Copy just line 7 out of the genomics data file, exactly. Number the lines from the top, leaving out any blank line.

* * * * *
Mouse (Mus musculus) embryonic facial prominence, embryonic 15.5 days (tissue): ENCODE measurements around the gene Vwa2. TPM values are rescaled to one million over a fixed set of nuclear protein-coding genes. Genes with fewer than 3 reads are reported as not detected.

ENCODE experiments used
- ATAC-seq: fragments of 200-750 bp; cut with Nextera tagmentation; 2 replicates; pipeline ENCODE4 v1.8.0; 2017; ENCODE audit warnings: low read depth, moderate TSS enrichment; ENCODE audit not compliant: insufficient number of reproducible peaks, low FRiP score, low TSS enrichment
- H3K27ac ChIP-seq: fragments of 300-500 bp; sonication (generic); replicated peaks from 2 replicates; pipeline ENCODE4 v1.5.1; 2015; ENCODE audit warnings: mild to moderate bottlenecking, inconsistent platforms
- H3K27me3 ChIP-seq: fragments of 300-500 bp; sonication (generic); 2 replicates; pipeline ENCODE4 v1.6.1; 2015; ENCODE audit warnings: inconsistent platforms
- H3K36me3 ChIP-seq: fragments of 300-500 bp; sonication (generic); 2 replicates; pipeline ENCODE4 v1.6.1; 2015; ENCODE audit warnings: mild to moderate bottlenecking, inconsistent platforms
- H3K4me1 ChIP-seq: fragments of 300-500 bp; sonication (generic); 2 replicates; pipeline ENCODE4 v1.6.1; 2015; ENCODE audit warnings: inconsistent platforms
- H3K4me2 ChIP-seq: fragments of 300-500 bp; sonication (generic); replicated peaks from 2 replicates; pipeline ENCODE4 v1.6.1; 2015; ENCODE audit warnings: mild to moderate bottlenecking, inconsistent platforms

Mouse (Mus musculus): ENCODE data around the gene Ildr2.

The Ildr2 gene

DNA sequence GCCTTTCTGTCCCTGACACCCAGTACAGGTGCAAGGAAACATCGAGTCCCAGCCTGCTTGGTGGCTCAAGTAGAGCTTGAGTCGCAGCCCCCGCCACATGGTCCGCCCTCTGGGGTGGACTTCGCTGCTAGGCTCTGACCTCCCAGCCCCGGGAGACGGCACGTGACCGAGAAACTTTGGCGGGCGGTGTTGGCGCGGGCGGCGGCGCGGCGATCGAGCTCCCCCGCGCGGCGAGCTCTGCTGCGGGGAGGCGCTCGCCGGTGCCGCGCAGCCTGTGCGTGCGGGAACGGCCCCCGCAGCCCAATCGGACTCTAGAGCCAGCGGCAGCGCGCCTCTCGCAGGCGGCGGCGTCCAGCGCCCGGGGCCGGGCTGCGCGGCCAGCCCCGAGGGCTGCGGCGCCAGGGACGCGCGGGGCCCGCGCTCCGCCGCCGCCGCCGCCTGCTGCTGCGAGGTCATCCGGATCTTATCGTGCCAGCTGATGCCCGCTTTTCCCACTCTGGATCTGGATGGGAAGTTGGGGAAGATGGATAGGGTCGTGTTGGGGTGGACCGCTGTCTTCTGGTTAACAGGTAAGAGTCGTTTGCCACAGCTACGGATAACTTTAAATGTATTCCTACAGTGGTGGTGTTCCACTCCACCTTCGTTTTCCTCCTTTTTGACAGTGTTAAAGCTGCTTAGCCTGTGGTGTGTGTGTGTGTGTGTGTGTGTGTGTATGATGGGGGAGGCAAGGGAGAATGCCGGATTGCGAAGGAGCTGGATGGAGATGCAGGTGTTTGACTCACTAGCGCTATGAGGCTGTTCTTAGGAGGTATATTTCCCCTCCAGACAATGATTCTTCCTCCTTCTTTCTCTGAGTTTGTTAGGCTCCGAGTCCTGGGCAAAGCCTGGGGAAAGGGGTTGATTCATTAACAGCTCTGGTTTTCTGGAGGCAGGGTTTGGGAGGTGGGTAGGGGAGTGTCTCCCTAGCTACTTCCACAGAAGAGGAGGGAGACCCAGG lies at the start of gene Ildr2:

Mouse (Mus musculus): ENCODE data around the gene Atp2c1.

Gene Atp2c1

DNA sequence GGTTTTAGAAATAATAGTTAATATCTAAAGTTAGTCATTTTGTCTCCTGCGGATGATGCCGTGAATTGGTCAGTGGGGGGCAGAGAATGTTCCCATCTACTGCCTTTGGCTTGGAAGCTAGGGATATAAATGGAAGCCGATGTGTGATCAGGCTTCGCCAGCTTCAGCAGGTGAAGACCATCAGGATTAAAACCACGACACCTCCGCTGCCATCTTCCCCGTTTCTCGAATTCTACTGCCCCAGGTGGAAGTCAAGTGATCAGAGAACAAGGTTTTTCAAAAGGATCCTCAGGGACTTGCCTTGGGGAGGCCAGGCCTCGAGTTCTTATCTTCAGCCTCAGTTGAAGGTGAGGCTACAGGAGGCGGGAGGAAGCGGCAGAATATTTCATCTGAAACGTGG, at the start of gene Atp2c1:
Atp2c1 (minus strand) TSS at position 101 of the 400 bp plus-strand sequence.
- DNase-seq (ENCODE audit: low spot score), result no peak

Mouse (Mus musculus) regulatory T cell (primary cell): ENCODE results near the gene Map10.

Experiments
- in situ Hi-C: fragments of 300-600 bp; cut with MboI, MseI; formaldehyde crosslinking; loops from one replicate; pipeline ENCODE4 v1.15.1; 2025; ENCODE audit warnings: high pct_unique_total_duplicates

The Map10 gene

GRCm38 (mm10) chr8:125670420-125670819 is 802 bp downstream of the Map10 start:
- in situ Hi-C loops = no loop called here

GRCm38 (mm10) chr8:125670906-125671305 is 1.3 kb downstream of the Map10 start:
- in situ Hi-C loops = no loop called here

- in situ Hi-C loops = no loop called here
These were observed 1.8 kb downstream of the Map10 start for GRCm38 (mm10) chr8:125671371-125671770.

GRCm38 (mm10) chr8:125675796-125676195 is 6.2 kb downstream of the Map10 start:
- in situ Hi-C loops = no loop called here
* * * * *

- H3K4me1 ChIP-seq: fragments of 300-500 bp; sonication (generic); 2 replicates; pipeline ENCODE4 v1.6.1; 2015; ENCODE audit warnings: inconsistent platforms